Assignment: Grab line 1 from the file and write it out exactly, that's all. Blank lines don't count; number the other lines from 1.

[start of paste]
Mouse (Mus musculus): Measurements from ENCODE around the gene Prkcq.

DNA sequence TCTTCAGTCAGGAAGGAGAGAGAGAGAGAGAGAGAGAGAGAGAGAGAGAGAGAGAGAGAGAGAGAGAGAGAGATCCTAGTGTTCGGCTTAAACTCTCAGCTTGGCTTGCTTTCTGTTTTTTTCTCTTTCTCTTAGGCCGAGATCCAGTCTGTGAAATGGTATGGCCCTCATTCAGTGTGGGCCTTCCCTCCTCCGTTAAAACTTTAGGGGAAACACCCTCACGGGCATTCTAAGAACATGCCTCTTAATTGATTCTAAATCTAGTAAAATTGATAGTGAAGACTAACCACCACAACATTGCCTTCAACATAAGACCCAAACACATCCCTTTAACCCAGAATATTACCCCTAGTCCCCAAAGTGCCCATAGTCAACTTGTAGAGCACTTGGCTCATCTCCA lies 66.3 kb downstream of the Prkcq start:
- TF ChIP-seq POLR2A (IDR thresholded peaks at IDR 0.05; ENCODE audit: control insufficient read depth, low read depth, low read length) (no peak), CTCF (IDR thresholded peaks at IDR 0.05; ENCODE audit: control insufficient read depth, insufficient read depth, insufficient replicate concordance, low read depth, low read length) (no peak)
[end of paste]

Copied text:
Mouse (Mus musculus): Measurements from ENCODE around the gene Prkcq.